The ideal profile of an external executive for a family business will naturally include the most important critical competencies of such an individual. This is not only a question of previous experience, but defines a certain skill-set and the degree to which an individual displays competence in important areas. For example, the ability to initiate change, to modify a business model or to bring about true customer orientation across a large organisation. Apart from entrepreneurial and social competencies, a competence most critical to success is the ability to function in the specific environment of the family business. This is probably “the” central competency that differentiates between suitable and unsuitable executives for family businesses. It can be spotted by ‘performance based prediction’: what has somebody experienced in the past that allows a forecast for how he or she will function in a special family business culture? And even more importantly: how does he or she do it? In our experience, the majority of external executives don’t fail because of functional shortcomings. We have encountered situations where the functionally strong executive appeared completely taken by surprise when he was “suddenly” asked to leave. Simply because he had missed the subtleties of critical feedback on behaviour – which the owner ensured us he had made so crystal clear. Hired on competency – fired on chemistry and style!

Interestingly enough, compensation does not play the decisive role in attracting external executives. What really does influence the decision of external executives to join and stay in family businesses over a longer period of time, is entrepreneurial freedom. The ability to shape and form, to make educated decisions and to take full responsibility. When our firm is called in to support owners with a critical succession or appointment, almost every single brief touches upon “the search for an ‘entrepreneurial’ manager”. Well, if you seek true entrepreneurs, then you also have to treat them as such – and grant the necessary space and trust to let them flourish! And – at the same time – you will have to put ‘good governance’ in place and carefully check the competencies of your external executives.

External managers: searching for outstanding talents with low egos

External managers: searching for outstanding talents with low egos

An interview with Peter Englisch, Partner and Global Family Business Leader at EY
by Andreas von Specht and Felix B. Waldeier

AvS – International Trusted Advisors: To ensure long term success, family businesses face a growing need to recruit external top managers. What changes and developments in entrepreneurial families are responsible for the fact that a family’s own offspring are often not interested in becoming the company leader?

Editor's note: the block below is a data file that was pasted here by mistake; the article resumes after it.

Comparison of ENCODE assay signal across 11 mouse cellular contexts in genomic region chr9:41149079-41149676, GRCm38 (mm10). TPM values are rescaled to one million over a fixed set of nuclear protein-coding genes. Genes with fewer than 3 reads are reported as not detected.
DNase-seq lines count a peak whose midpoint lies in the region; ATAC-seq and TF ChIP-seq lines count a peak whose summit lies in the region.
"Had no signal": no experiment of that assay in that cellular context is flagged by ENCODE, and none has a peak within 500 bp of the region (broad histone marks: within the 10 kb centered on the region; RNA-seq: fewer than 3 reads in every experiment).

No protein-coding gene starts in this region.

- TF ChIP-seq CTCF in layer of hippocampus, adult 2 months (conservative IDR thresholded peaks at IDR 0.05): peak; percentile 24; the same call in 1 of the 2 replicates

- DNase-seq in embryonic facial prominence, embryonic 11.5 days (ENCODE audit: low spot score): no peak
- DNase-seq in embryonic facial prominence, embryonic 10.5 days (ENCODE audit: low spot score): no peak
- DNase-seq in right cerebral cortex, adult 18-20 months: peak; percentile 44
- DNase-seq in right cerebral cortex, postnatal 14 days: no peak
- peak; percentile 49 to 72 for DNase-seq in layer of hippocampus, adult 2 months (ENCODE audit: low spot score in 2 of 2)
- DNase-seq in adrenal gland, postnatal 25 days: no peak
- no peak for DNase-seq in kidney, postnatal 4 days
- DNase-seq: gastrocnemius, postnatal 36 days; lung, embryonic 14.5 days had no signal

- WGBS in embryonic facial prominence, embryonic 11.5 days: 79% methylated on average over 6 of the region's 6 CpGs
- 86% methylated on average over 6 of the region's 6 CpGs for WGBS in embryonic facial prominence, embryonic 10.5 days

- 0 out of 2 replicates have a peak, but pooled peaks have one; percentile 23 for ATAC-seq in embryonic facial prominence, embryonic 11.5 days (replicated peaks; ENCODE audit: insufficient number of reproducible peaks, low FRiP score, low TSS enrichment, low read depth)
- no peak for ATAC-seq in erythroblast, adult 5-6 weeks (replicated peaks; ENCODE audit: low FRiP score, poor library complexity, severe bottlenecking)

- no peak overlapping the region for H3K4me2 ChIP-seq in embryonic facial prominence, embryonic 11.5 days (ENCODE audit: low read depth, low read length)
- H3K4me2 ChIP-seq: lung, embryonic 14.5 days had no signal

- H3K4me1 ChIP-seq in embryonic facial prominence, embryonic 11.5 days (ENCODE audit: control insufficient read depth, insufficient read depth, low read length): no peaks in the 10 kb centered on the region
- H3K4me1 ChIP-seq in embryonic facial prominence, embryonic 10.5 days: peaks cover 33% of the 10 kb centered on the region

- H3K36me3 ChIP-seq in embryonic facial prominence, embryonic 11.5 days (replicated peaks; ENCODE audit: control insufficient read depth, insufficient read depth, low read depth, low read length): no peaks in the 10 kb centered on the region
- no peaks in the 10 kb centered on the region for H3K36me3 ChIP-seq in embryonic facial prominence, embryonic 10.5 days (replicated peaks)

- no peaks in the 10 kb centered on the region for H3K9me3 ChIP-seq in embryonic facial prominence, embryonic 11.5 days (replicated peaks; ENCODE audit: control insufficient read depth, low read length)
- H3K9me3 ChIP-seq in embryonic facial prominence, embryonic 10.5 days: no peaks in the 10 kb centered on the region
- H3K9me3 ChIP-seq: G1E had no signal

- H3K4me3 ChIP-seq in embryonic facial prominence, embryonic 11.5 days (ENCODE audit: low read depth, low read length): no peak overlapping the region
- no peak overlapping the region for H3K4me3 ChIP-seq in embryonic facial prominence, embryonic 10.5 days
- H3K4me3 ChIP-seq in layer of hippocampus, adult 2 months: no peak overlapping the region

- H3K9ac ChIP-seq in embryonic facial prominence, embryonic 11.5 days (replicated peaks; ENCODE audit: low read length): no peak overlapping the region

Peter Englisch: One of our worldwide studies amongst the biggest family businesses in 2015 shows that young people are becoming less and less interested in joining their own family’s business. From my experience, parents should talk to their children at a very early stage about the possibilities of joining the family business. Young people seek clarity and perspective for their own lives and often do not even know what opportunities – also including opportunities for change – the family business has to offer. After all, it is not about pursuing the parents’ path, but also about catering for new trends, technologies and changes in the market. This is where the next generation is needed.

If the offspring decides against joining the family business, it’s usually an external manager that needs to step in. How can business owners determine if an external manager meets the company’s needs? Is there a typical competency profile?

Family businesses, German ones in particular, are often characterized by modesty and restraint – and hence put company interests over personal matters. Family businesses therefore principally look for decent and competent personalities with a strong track record especially in strategy and leadership topics. Or in other words: They are looking for outstanding talents with low egos.

However, there are many “strong egos” especially in large corporations. Are external managers, without prior experience in family businesses, therefore second choice?

No, external managers are not per se second choice. What really matters is to determine the right person to transfer the family’s values and culture into sustainable company growth. This can also be done by external managers and there are many examples of large family businesses whose operations are successfully lead by external managers. When it comes to operations and executive management within a company, competency is king – no matter if it comes from within or from outside the family.